I hate it when my husband is right!
I reluctantly called my friend back and broke the news to her. She understood but still tried to “sweeten” the deal with more hay and the use of a horse trailer they would no longer be needing.
Just before hanging up the phone I remembered something Matt had said, “I have no problem having another horse at the house it’s just not a wise money decision.” He had even told me I should ask her to board the horse at our place so we could ride together. I offered this option to her and through a series of details and more phone calls her and her husband decided to give it a try.
The next day Sunny showed up at my house looking like this…
I had no idea she had fared so badly. She is quite old, mind you (great for the kids) but her health and weight are far beyond what I had realized when we first talked. Upon her arrival I tried to hide my shock. Since my friend is aware of the problem and is now trying to do something about it there was no reason to rub it in and embarrass her but WOW! This poor mare will have a long road to health and an expensive journey at that. Thank the Lord and thank my Hubby she is not our financial burden. It will be a blessing to be a part of helping nurse her back to fat and happy and help my friend learn how to avoid this in the future!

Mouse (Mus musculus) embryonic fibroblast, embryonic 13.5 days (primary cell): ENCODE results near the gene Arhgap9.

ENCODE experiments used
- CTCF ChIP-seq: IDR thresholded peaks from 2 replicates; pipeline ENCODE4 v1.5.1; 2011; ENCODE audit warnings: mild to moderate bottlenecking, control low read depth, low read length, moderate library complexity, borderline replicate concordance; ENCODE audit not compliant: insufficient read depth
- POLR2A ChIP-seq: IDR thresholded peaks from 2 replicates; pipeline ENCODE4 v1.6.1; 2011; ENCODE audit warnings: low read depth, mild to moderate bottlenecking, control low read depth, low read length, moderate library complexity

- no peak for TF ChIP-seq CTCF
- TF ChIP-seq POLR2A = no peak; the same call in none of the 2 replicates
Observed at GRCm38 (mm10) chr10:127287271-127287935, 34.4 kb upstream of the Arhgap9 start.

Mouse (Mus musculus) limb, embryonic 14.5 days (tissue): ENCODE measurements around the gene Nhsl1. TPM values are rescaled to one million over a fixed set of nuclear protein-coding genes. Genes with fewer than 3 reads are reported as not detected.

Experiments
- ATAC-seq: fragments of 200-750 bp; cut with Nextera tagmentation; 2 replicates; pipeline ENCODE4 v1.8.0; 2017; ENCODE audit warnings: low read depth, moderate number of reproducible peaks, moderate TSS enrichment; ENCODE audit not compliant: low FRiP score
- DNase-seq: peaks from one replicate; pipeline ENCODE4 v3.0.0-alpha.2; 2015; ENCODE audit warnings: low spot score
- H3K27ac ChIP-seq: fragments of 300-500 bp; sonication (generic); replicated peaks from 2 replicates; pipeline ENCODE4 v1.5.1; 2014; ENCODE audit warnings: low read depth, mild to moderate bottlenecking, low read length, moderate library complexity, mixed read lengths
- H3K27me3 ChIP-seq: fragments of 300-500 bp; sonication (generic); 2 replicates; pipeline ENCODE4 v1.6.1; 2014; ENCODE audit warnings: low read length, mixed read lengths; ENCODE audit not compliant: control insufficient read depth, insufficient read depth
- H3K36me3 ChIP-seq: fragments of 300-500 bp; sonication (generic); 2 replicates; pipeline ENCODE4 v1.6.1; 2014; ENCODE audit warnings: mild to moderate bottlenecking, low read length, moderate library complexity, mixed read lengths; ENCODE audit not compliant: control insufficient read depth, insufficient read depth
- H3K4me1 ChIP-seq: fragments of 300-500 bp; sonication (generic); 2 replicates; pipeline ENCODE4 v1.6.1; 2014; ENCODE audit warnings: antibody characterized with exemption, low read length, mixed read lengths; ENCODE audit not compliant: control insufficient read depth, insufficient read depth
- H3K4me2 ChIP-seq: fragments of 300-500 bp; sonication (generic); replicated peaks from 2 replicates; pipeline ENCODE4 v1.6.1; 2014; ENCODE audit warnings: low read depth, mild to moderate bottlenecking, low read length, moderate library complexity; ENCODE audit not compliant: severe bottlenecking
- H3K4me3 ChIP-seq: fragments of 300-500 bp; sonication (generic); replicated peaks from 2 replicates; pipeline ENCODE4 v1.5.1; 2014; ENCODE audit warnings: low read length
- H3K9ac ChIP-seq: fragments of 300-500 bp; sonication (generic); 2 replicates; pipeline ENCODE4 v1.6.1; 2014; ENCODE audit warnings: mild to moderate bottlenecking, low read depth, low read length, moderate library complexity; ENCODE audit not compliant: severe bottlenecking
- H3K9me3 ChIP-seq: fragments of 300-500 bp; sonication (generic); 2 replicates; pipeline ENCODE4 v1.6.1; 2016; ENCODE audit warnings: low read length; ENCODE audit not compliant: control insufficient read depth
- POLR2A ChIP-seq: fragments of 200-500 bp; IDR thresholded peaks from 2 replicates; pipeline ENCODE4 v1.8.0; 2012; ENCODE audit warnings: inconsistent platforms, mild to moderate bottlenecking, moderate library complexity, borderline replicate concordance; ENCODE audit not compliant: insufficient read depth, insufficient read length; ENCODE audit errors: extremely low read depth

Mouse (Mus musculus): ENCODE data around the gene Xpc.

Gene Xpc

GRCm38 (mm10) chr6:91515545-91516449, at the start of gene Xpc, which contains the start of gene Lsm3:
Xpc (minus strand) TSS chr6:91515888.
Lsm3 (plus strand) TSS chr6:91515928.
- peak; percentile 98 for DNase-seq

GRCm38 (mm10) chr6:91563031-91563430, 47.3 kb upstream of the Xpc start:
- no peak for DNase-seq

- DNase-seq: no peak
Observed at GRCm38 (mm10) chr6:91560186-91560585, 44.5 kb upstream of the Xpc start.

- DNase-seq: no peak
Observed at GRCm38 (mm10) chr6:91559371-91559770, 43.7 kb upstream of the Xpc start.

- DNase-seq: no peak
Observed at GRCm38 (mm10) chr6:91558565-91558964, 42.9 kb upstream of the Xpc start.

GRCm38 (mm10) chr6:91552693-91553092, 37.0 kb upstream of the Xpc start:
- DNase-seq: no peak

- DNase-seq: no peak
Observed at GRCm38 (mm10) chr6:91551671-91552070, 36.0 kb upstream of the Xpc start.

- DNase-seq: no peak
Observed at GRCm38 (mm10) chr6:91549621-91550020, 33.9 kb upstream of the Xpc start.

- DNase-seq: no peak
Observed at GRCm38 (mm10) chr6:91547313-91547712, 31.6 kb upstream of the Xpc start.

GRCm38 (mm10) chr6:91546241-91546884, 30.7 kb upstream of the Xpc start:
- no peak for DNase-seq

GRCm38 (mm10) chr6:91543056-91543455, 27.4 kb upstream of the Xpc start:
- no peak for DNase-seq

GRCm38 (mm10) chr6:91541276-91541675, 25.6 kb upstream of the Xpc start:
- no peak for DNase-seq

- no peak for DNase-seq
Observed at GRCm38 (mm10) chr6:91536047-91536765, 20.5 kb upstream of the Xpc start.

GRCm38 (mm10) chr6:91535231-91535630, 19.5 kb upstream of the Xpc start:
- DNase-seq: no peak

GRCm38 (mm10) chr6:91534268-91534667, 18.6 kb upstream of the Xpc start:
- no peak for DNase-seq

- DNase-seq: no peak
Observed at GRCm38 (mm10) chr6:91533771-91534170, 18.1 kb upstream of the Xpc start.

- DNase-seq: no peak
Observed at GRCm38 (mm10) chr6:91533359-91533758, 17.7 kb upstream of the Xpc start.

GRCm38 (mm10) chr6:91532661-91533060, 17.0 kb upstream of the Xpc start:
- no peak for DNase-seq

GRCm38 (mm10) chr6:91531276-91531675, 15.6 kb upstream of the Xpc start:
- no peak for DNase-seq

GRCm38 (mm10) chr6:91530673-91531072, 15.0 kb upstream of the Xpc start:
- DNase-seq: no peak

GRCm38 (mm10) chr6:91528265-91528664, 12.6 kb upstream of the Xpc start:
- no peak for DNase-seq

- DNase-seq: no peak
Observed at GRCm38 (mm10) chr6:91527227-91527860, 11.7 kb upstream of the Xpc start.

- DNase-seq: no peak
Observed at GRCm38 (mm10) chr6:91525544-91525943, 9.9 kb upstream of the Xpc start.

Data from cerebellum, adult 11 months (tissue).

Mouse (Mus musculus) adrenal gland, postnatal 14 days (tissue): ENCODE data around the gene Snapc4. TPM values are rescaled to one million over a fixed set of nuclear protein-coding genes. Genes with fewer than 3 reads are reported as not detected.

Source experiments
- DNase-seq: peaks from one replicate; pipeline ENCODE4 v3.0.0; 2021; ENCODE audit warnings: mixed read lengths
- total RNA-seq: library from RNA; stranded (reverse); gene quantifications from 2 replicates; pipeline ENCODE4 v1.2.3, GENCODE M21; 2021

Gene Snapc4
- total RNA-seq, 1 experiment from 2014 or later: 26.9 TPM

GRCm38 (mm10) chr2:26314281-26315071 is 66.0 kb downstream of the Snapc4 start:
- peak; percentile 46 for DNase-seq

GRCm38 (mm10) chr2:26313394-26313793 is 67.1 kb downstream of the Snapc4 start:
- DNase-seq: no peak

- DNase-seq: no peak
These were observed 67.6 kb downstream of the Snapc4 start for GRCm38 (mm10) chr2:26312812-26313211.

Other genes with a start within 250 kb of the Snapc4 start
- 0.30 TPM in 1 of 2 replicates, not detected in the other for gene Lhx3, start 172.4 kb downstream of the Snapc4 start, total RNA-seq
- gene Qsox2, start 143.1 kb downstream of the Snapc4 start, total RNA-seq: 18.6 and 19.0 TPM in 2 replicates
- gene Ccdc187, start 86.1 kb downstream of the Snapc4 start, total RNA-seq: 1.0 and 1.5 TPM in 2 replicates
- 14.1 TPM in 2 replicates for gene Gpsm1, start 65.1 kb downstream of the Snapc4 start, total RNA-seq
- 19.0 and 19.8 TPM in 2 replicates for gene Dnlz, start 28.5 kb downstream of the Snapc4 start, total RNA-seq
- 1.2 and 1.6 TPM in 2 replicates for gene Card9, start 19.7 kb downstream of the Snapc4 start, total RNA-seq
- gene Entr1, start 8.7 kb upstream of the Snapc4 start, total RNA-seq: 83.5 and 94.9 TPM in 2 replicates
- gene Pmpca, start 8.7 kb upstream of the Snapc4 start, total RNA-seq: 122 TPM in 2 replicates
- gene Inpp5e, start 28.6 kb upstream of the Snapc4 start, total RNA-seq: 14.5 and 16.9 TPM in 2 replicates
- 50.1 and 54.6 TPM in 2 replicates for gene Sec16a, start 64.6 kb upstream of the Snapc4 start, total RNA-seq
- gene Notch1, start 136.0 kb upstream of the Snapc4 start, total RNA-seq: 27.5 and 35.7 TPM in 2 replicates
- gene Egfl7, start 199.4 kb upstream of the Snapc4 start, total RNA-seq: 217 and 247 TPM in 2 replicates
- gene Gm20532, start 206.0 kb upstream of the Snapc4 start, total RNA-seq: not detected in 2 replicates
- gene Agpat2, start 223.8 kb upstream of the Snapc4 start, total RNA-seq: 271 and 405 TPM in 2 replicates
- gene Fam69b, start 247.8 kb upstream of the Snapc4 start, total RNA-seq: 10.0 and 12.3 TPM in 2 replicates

I love it when my husband is right!
I though you might enjoy a horseback ride today so come away with me to the Idaho mountains… I hope you enjoy the tour.
Now who will I take?
Look for the “knob” on the mountain between the big guy’s hocks (back knees), that’s our destination today!
We need a strong fast mount.
Meet the horse my friends dubbed “Mountain Mare”…
Up, up, up the mountain we go.
This is the view part of the way up the mountain.
Here we are just before we “lost” our riding partners who were not interested in “boonie-bashing” as we call it. Hiking up deer trails without hesitation is how my mare got her nickname!
Now where is that big rocky knob?
Come on dogs!
I think we’re getting close
There it is!
Too bad horses can’t climb rocks, we won’t be standing up there today.
That’s okay, the view from here is awesome!
Ready for the long ride down?
The sun is getting high and I’m getting hungry!
Thanks for riding with Mountian Mare and I
were glad you came along!
I am participating in 5 min. for Mom’s Ultimate Blog Party with prized and fun for all. Visit the link on my sidebar to enter for free. To kick things off I thought we would have a good ol’ fashion egging! Occasionally I come up with some brilliant recipes to share but most of the time I’m just a busy mom of four trying to survive.